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The matrix:

\begin{pmatrix} 2 & -1 & 2 \\ 5 & -3 & 3 \\ -1 & 0 & -2 \end{pmatrix}

so as per workflow I got:

$$\mathrm{det}(A-\lambda{E}) = \begin{pmatrix} 2-\lambda & -1 & -2 \\ 5 & -3-\lambda & 3 \\ -1 & 0 & -2-\lambda \end{pmatrix}$$

After all calculus I got some cubic equation:

$$\lambda^3 -7\lambda^2 +23\lambda -31 =0$$

which has really strange roots (as far as I remember they are $\lt 1)$

Is it normal, or have I done mistake in the proccess?

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  • $\begingroup$ What roots did you get? $\endgroup$ – AlgorithmsX May 18 '17 at 21:07
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    $\begingroup$ The top right entry of your matrix $A-\lambda E$ magically became $-2$. $\endgroup$ – Ken Duna May 18 '17 at 21:15
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    $\begingroup$ Your characteristic polynomial should be $-(\lambda+1)^3$ $\endgroup$ – Jean Marie May 18 '17 at 21:16
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    $\begingroup$ @JeanMarie It was a $2$ in the original matrix. There was a clerical error in which it became a $-2$. I just like using colorful language when talking about math. $\endgroup$ – Ken Duna May 18 '17 at 21:29
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    $\begingroup$ The trace is -3 which is a giveaway that you do not have the correct characteristic equation. $\endgroup$ – Doug M May 18 '17 at 21:49
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If we have: $$ A = \begin{bmatrix} 2 & -1 & 2 \\ 5 & -3 & 3 \\ -1 & 0 & -2 \end{bmatrix} $$ then we find the eigenvalues by solving the characteristic equation: $$ p(\lambda)=\det(A-\lambda I) = 0 $$ We see that \begin{align*} p(\lambda)=\det(A-\lambda I) &= \begin{vmatrix} 2-\lambda & -1 & 2 \\ 5 & -3-\lambda & 3 \\ -1 & 0 & -2-\lambda \end{vmatrix} \\ &= -1 \cdot \begin{vmatrix} -1 & 2 \\ -3-\lambda & 3 \end{vmatrix} + (-2-\lambda) \begin{vmatrix} 2-\lambda & -1 \\ 5 & -3-\lambda \end{vmatrix} \\ &= (-3-2\lambda)+(-2-\lambda)\left[(2-\lambda)(-3-\lambda)+5 \right] \\ &= -3-2\lambda - \left[(4-\lambda^2)(-3-\lambda)+5(2+\lambda) \right] \\ &= -3-2\lambda - \left[(\lambda^3-4\lambda + 3\lambda^2-12)+(10+5\lambda) \right] \\ &= -3-2\lambda - \left(\lambda^3+\lambda + 3\lambda^2-2 \right) \\ &= -\left(\lambda^3+3\lambda + 3\lambda^2+1 \right) \\ &= -(\lambda+1)^3 \end{align*} Therefore, $A$ has only one eigenvalue, $\lambda = -1$.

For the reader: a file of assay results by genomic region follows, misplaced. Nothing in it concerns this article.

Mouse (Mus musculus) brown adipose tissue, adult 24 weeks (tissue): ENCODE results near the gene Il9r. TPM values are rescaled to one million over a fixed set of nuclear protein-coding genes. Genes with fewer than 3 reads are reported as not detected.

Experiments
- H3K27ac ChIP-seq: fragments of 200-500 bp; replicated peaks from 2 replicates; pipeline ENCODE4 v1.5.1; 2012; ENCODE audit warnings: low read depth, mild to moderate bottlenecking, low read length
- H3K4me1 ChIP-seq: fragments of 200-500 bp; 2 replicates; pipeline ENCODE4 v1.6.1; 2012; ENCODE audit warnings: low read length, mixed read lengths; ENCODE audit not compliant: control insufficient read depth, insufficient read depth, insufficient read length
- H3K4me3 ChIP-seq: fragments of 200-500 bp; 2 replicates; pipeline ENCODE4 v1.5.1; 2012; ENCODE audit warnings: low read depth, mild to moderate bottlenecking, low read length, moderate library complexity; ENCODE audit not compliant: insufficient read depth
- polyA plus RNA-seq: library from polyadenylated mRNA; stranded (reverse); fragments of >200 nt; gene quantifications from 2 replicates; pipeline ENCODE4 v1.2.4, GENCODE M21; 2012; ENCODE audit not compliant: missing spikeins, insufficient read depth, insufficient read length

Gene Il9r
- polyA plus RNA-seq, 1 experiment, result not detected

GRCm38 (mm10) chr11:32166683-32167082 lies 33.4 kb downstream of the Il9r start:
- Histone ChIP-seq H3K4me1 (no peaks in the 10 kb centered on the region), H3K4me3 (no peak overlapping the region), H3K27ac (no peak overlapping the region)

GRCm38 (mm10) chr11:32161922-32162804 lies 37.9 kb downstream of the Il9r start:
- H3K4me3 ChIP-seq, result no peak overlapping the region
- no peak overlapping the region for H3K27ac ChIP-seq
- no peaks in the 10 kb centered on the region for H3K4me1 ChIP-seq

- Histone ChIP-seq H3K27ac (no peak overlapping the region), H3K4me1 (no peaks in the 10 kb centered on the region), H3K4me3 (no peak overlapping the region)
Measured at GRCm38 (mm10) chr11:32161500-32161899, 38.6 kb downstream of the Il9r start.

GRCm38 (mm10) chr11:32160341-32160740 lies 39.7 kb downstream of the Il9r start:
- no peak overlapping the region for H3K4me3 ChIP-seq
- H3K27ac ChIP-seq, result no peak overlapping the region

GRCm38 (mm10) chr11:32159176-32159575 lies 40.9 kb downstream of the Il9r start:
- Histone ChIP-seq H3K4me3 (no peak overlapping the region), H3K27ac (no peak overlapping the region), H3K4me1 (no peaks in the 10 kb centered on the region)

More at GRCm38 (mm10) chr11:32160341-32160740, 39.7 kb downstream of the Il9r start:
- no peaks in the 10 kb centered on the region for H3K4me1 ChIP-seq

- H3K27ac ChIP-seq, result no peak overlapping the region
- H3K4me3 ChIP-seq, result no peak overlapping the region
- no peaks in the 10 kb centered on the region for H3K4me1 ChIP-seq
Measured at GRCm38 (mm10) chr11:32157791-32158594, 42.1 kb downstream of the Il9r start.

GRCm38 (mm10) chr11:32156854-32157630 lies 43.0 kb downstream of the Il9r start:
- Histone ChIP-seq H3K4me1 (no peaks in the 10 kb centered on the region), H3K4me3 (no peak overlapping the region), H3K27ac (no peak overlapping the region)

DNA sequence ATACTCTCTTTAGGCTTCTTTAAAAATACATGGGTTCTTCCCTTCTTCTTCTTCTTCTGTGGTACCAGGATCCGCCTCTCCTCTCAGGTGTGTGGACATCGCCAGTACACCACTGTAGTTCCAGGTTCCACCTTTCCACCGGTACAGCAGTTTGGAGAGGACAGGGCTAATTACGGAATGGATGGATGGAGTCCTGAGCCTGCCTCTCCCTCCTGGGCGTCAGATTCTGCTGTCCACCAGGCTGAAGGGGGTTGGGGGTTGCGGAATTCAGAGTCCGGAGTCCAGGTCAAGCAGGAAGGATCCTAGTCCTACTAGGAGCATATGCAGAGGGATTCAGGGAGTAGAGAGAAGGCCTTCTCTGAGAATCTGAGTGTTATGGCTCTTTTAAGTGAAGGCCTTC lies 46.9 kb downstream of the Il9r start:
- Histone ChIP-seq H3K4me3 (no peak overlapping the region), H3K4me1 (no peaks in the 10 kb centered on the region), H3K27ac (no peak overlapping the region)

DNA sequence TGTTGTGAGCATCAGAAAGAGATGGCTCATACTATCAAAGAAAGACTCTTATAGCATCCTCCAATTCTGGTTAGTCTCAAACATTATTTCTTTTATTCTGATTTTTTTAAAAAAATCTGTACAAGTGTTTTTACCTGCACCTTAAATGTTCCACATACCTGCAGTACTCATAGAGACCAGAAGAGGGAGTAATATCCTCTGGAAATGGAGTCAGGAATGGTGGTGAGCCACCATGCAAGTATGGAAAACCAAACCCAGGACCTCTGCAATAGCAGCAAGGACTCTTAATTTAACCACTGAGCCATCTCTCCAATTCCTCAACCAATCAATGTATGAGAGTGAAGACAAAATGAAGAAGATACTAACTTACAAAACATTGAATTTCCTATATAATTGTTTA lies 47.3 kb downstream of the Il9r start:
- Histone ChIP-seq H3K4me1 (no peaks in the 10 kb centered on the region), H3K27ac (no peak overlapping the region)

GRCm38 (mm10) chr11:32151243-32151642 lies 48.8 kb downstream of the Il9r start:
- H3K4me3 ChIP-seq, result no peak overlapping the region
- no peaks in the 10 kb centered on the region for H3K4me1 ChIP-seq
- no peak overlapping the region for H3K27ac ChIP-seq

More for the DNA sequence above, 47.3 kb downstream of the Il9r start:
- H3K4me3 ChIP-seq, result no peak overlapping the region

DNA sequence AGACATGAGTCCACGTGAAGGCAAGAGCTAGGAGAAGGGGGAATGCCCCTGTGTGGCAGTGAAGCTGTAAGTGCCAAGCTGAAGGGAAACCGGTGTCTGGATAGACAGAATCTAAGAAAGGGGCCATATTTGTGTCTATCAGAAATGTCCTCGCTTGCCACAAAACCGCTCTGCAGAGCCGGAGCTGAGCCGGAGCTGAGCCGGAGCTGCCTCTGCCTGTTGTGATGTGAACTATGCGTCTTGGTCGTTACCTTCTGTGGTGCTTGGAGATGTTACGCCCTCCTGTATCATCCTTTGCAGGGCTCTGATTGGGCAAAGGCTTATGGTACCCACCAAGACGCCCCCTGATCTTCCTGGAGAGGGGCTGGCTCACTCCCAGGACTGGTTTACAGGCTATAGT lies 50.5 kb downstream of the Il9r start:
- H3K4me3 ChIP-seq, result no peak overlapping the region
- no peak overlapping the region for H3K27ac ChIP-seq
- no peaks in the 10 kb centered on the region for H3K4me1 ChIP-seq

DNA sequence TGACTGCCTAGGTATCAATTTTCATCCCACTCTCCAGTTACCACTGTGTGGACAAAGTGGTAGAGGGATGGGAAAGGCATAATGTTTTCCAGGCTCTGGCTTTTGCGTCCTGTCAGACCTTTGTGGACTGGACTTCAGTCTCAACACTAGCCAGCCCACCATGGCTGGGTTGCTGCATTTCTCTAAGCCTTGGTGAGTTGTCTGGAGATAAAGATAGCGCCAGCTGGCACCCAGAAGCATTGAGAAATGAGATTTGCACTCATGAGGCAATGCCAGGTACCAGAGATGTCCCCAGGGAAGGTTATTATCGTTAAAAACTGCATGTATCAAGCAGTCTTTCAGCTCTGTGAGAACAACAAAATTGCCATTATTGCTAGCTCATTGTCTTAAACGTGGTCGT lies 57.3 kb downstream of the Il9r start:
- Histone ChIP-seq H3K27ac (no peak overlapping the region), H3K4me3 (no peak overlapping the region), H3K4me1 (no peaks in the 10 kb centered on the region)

The set of eigenvectors of $A$ corresponding to the eigenvalue $-1$ is the nullspace of $A+I$, which we row reduce as follows: \begin{align*} \begin{bmatrix} 3 & -1 & 2 \\ 5 & -2 & 3 \\ -1 & 0 & -1 \end{bmatrix} \implies \begin{bmatrix} 0 & -1 & -1 \\ 0 & -2 & -2 \\ 1 & 0 & 1 \end{bmatrix} \implies \begin{bmatrix} 1 & 0 & 1 \\ 0 & 1 & 1 \\ 0 & 0 & 0 \end{bmatrix} \end{align*} So we see that the nullspace of $A+I$, the set of eigenvectors of $A$ for the eigenvalue $\lambda = -1$, is spanned by the following vector: $$ \mathbf{v}_1 = \begin{bmatrix} 1 \\ 1 \\ -1 \end{bmatrix} $$

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